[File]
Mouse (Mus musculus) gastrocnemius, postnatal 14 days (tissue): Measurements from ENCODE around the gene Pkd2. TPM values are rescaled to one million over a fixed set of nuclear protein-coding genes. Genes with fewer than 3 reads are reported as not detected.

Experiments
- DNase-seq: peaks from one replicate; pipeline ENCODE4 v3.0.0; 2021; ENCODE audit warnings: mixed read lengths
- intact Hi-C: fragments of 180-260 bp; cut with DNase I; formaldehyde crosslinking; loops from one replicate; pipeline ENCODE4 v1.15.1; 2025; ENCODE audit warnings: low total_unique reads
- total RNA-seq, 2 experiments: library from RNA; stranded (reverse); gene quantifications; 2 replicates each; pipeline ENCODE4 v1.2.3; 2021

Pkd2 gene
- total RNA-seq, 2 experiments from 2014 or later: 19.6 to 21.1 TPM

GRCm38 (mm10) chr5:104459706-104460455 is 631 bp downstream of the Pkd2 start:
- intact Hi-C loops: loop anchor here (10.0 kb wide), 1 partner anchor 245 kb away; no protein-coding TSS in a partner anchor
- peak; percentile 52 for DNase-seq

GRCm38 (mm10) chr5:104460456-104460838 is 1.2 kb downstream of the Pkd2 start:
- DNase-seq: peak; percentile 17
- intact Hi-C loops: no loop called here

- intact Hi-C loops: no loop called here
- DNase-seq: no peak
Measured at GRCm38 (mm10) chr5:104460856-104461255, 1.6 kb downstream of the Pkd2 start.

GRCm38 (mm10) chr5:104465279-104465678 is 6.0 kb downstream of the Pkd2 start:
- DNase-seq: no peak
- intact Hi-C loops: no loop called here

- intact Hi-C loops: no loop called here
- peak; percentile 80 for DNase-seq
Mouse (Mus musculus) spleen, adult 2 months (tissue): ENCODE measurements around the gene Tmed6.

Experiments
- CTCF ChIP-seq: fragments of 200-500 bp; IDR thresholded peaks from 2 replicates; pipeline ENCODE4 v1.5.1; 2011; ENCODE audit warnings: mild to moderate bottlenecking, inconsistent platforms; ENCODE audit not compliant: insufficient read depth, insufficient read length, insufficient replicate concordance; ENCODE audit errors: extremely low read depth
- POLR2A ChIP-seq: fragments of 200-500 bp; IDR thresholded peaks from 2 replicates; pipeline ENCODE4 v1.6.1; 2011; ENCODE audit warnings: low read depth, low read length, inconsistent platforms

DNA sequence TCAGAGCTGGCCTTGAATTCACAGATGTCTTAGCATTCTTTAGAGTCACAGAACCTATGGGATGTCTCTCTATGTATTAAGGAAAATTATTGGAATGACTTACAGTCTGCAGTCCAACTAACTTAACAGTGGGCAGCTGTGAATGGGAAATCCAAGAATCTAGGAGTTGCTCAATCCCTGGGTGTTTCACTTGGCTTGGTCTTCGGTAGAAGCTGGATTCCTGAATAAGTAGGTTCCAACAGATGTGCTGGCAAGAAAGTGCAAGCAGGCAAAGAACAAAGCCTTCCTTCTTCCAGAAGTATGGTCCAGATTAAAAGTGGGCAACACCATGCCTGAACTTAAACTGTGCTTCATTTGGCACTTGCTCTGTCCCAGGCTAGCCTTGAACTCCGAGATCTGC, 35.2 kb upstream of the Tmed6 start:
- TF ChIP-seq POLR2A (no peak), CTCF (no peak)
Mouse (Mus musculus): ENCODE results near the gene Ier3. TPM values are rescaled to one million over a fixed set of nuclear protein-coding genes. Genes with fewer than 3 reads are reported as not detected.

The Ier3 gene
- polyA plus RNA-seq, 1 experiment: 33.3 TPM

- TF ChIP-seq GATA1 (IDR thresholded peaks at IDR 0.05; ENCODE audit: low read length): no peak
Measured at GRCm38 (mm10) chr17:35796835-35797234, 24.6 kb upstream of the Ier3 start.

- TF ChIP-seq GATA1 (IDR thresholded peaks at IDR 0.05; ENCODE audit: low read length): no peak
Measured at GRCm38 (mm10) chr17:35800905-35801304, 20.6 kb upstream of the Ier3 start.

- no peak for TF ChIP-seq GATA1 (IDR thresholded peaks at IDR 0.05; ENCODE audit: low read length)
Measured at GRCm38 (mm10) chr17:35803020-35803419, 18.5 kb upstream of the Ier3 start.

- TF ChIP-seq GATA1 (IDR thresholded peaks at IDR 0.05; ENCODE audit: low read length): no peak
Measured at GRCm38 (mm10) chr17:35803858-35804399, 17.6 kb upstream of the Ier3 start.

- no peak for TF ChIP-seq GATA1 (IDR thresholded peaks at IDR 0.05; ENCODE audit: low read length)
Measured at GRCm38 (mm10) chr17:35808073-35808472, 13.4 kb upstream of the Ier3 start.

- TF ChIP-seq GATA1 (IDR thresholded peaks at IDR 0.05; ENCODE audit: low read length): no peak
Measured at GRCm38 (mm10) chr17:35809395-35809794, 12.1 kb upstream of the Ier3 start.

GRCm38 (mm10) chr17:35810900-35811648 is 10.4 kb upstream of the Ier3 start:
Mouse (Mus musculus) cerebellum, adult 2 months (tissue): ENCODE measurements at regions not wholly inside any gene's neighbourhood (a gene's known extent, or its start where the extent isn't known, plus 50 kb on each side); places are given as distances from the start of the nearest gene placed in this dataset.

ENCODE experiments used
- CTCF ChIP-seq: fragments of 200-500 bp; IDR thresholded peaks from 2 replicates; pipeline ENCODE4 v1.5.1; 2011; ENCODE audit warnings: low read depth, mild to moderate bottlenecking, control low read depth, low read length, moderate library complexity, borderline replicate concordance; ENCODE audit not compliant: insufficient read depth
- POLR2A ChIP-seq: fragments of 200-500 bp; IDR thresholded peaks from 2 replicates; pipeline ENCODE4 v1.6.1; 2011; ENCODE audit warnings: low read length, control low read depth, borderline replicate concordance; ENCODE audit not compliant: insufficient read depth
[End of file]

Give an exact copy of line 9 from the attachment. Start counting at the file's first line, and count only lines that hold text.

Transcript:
- intact Hi-C loops: loop anchor here (10.0 kb wide), 1 partner anchor 245 kb away; no protein-coding TSS in a partner anchor